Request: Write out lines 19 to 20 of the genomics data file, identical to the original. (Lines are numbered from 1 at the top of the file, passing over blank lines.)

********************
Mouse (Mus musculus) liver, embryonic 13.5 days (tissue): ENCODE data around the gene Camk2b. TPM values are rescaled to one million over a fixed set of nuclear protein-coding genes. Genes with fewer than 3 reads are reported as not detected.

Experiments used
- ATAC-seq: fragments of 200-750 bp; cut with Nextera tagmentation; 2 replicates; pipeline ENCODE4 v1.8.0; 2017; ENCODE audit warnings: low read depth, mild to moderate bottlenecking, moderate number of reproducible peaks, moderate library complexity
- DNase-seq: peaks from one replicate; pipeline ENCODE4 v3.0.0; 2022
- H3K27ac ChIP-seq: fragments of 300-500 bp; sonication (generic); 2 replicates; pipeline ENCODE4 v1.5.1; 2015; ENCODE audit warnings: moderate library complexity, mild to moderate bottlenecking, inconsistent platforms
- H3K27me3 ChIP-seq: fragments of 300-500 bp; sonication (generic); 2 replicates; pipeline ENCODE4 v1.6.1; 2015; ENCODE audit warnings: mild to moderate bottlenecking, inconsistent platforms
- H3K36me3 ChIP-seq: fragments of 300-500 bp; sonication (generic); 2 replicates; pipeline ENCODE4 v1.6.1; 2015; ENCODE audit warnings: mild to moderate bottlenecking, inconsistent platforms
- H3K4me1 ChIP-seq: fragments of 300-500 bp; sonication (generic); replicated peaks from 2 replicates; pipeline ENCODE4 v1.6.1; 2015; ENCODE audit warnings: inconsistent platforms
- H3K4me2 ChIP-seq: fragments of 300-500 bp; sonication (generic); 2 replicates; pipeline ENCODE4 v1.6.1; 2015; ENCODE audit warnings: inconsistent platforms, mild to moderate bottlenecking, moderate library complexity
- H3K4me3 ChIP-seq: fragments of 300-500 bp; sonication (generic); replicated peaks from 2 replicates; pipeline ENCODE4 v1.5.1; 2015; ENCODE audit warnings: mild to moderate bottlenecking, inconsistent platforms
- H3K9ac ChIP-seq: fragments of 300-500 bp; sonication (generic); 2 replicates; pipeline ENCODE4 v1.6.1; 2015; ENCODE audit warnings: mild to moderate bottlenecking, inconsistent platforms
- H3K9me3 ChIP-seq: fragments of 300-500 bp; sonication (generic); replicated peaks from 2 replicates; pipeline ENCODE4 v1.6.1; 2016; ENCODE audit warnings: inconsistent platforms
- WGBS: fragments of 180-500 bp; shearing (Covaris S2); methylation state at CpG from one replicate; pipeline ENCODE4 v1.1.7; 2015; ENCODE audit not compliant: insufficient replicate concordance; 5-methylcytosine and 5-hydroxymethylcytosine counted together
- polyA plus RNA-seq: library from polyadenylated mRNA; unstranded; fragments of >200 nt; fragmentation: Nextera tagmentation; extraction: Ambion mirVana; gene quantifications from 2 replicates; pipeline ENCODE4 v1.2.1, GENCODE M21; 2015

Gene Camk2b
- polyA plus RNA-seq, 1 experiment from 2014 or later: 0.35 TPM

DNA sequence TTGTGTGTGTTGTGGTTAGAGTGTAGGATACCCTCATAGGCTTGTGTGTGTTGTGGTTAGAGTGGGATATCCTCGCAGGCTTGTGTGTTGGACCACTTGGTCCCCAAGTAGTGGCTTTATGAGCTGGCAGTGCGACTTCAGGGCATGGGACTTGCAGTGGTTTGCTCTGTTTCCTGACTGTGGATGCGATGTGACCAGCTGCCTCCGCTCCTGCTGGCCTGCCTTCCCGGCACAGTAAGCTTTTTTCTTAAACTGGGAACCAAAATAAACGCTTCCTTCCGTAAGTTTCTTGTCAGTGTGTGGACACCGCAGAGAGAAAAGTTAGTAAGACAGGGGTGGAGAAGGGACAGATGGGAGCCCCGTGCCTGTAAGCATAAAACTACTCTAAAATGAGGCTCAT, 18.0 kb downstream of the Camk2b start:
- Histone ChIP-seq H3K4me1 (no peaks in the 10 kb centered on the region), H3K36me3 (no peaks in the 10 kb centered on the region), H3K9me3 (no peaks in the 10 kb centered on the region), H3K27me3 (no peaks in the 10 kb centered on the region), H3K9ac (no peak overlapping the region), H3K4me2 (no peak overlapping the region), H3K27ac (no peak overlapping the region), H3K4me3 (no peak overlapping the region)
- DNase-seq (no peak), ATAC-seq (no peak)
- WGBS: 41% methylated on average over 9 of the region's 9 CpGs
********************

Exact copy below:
- DNase-seq (no peak), ATAC-seq (no peak)
- WGBS: 41% methylated on average over 9 of the region's 9 CpGs